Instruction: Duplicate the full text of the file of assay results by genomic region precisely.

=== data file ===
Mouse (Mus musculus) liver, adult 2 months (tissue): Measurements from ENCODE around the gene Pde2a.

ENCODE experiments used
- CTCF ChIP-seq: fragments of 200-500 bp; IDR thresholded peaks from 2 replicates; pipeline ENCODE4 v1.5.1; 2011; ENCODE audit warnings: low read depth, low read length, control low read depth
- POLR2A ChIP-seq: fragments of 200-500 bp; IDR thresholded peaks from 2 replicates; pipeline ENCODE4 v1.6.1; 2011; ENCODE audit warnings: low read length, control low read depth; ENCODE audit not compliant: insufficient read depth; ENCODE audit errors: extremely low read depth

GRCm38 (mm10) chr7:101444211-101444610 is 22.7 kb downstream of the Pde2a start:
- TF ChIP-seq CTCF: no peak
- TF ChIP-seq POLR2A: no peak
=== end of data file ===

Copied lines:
Mouse (Mus musculus) liver, adult 2 months (tissue): Measurements from ENCODE around the gene Pde2a.

ENCODE experiments used
- CTCF ChIP-seq: fragments of 200-500 bp; IDR thresholded peaks from 2 replicates; pipeline ENCODE4 v1.5.1; 2011; ENCODE audit warnings: low read depth, low read length, control low read depth
- POLR2A ChIP-seq: fragments of 200-500 bp; IDR thresholded peaks from 2 replicates; pipeline ENCODE4 v1.6.1; 2011; ENCODE audit warnings: low read length, control low read depth; ENCODE audit not compliant: insufficient read depth; ENCODE audit errors: extremely low read depth

GRCm38 (mm10) chr7:101444211-101444610 is 22.7 kb downstream of the Pde2a start:
- TF ChIP-seq CTCF: no peak
- TF ChIP-seq POLR2A: no peak